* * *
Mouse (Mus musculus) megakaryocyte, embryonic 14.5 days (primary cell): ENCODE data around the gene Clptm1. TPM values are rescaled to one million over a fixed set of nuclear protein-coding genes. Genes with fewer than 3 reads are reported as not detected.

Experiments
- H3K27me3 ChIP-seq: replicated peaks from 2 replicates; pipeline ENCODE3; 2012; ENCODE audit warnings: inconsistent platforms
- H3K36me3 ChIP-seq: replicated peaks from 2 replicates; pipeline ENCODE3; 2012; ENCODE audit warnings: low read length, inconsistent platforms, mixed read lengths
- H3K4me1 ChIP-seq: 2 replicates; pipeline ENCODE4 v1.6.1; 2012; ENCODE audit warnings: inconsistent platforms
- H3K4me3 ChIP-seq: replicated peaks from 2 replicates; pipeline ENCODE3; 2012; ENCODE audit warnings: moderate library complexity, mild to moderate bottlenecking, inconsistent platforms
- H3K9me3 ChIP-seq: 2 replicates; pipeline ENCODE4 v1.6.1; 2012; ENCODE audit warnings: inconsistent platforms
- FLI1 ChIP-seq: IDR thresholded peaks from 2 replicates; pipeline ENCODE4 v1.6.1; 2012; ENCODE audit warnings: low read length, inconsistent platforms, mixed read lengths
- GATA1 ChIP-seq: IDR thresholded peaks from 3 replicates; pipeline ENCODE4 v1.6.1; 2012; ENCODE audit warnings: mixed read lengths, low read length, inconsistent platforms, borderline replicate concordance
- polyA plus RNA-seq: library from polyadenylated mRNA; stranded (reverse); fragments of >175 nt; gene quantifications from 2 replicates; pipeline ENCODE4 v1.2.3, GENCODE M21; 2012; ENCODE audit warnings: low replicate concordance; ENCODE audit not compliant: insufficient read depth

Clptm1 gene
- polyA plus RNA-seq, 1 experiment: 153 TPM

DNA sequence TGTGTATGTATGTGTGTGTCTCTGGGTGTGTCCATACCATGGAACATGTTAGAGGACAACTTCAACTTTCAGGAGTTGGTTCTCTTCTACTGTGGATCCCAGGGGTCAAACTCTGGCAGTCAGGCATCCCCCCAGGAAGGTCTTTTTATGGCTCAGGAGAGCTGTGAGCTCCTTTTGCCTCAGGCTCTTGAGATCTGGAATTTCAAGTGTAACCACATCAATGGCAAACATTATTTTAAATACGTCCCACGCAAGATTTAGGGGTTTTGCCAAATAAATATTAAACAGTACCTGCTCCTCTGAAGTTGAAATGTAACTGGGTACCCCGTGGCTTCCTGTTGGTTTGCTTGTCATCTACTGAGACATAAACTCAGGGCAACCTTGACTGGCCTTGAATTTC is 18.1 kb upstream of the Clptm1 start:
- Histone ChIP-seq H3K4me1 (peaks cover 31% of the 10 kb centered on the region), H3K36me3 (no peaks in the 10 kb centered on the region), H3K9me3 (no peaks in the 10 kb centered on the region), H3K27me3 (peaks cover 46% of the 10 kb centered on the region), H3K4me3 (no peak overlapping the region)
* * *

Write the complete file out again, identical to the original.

Mouse (Mus musculus) megakaryocyte, embryonic 14.5 days (primary cell): ENCODE data around the gene Clptm1. TPM values are rescaled to one million over a fixed set of nuclear protein-coding genes. Genes with fewer than 3 reads are reported as not detected.

Experiments
- H3K27me3 ChIP-seq: replicated peaks from 2 replicates; pipeline ENCODE3; 2012; ENCODE audit warnings: inconsistent platforms
- H3K36me3 ChIP-seq: replicated peaks from 2 replicates; pipeline ENCODE3; 2012; ENCODE audit warnings: low read length, inconsistent platforms, mixed read lengths
- H3K4me1 ChIP-seq: 2 replicates; pipeline ENCODE4 v1.6.1; 2012; ENCODE audit warnings: inconsistent platforms
- H3K4me3 ChIP-seq: replicated peaks from 2 replicates; pipeline ENCODE3; 2012; ENCODE audit warnings: moderate library complexity, mild to moderate bottlenecking, inconsistent platforms
- H3K9me3 ChIP-seq: 2 replicates; pipeline ENCODE4 v1.6.1; 2012; ENCODE audit warnings: inconsistent platforms
- FLI1 ChIP-seq: IDR thresholded peaks from 2 replicates; pipeline ENCODE4 v1.6.1; 2012; ENCODE audit warnings: low read length, inconsistent platforms, mixed read lengths
- GATA1 ChIP-seq: IDR thresholded peaks from 3 replicates; pipeline ENCODE4 v1.6.1; 2012; ENCODE audit warnings: mixed read lengths, low read length, inconsistent platforms, borderline replicate concordance
- polyA plus RNA-seq: library from polyadenylated mRNA; stranded (reverse); fragments of >175 nt; gene quantifications from 2 replicates; pipeline ENCODE4 v1.2.3, GENCODE M21; 2012; ENCODE audit warnings: low replicate concordance; ENCODE audit not compliant: insufficient read depth

Clptm1 gene
- polyA plus RNA-seq, 1 experiment: 153 TPM

DNA sequence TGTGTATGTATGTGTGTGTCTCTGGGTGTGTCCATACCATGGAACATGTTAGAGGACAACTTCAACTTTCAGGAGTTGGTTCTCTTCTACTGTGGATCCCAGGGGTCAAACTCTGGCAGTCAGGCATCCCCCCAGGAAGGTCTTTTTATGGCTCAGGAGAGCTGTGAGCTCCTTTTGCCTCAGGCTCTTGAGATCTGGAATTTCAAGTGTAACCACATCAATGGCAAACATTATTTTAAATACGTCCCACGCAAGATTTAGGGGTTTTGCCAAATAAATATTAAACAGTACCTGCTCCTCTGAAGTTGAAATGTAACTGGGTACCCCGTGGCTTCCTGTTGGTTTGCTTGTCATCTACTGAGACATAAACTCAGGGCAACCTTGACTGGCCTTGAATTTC is 18.1 kb upstream of the Clptm1 start:
- Histone ChIP-seq H3K4me1 (peaks cover 31% of the 10 kb centered on the region), H3K36me3 (no peaks in the 10 kb centered on the region), H3K9me3 (no peaks in the 10 kb centered on the region), H3K27me3 (peaks cover 46% of the 10 kb centered on the region), H3K4me3 (no peak overlapping the region)